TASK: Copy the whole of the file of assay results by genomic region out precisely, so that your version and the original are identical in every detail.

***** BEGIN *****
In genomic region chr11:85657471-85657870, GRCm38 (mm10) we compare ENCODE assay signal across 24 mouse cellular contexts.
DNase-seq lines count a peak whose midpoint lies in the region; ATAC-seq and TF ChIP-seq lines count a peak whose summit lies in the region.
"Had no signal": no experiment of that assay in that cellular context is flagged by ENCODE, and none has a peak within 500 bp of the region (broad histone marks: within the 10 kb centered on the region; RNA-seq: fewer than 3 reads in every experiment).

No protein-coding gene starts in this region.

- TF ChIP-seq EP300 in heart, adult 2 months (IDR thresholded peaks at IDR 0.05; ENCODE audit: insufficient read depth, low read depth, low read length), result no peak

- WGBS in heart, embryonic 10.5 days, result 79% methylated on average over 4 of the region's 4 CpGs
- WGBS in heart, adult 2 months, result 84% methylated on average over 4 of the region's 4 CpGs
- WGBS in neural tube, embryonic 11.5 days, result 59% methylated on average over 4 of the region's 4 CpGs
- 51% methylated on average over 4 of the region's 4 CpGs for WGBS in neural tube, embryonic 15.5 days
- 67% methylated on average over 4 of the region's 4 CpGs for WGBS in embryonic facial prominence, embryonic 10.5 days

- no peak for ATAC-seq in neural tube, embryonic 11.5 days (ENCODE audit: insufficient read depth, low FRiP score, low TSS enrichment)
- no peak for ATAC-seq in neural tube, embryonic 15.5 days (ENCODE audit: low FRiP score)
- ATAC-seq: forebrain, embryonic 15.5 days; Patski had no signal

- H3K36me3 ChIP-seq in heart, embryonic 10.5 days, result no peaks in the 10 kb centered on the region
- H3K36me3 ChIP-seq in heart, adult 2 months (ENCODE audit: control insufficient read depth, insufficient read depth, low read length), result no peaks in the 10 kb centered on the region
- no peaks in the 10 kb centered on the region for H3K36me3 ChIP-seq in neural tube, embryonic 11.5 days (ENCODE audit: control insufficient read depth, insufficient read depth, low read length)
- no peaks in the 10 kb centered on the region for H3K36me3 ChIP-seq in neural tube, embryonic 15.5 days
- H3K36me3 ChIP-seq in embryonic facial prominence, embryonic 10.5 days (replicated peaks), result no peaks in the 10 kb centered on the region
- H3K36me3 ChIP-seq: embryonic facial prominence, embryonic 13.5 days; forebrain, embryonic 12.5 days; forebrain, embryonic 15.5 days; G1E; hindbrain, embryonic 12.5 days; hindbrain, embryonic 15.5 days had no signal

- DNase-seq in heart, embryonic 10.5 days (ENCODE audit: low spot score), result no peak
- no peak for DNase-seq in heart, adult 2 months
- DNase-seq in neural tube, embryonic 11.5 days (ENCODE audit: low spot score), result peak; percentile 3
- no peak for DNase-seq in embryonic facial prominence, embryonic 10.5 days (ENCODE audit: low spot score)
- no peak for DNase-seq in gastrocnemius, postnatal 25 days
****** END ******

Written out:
In genomic region chr11:85657471-85657870, GRCm38 (mm10) we compare ENCODE assay signal across 24 mouse cellular contexts.
DNase-seq lines count a peak whose midpoint lies in the region; ATAC-seq and TF ChIP-seq lines count a peak whose summit lies in the region.
"Had no signal": no experiment of that assay in that cellular context is flagged by ENCODE, and none has a peak within 500 bp of the region (broad histone marks: within the 10 kb centered on the region; RNA-seq: fewer than 3 reads in every experiment).

No protein-coding gene starts in this region.

- TF ChIP-seq EP300 in heart, adult 2 months (IDR thresholded peaks at IDR 0.05; ENCODE audit: insufficient read depth, low read depth, low read length), result no peak

- WGBS in heart, embryonic 10.5 days, result 79% methylated on average over 4 of the region's 4 CpGs
- WGBS in heart, adult 2 months, result 84% methylated on average over 4 of the region's 4 CpGs
- WGBS in neural tube, embryonic 11.5 days, result 59% methylated on average over 4 of the region's 4 CpGs
- 51% methylated on average over 4 of the region's 4 CpGs for WGBS in neural tube, embryonic 15.5 days
- 67% methylated on average over 4 of the region's 4 CpGs for WGBS in embryonic facial prominence, embryonic 10.5 days

- no peak for ATAC-seq in neural tube, embryonic 11.5 days (ENCODE audit: insufficient read depth, low FRiP score, low TSS enrichment)
- no peak for ATAC-seq in neural tube, embryonic 15.5 days (ENCODE audit: low FRiP score)
- ATAC-seq: forebrain, embryonic 15.5 days; Patski had no signal

- H3K36me3 ChIP-seq in heart, embryonic 10.5 days, result no peaks in the 10 kb centered on the region
- H3K36me3 ChIP-seq in heart, adult 2 months (ENCODE audit: control insufficient read depth, insufficient read depth, low read length), result no peaks in the 10 kb centered on the region
- no peaks in the 10 kb centered on the region for H3K36me3 ChIP-seq in neural tube, embryonic 11.5 days (ENCODE audit: control insufficient read depth, insufficient read depth, low read length)
- no peaks in the 10 kb centered on the region for H3K36me3 ChIP-seq in neural tube, embryonic 15.5 days
- H3K36me3 ChIP-seq in embryonic facial prominence, embryonic 10.5 days (replicated peaks), result no peaks in the 10 kb centered on the region
- H3K36me3 ChIP-seq: embryonic facial prominence, embryonic 13.5 days; forebrain, embryonic 12.5 days; forebrain, embryonic 15.5 days; G1E; hindbrain, embryonic 12.5 days; hindbrain, embryonic 15.5 days had no signal

- DNase-seq in heart, embryonic 10.5 days (ENCODE audit: low spot score), result no peak
- no peak for DNase-seq in heart, adult 2 months
- DNase-seq in neural tube, embryonic 11.5 days (ENCODE audit: low spot score), result peak; percentile 3
- no peak for DNase-seq in embryonic facial prominence, embryonic 10.5 days (ENCODE audit: low spot score)
- no peak for DNase-seq in gastrocnemius, postnatal 25 days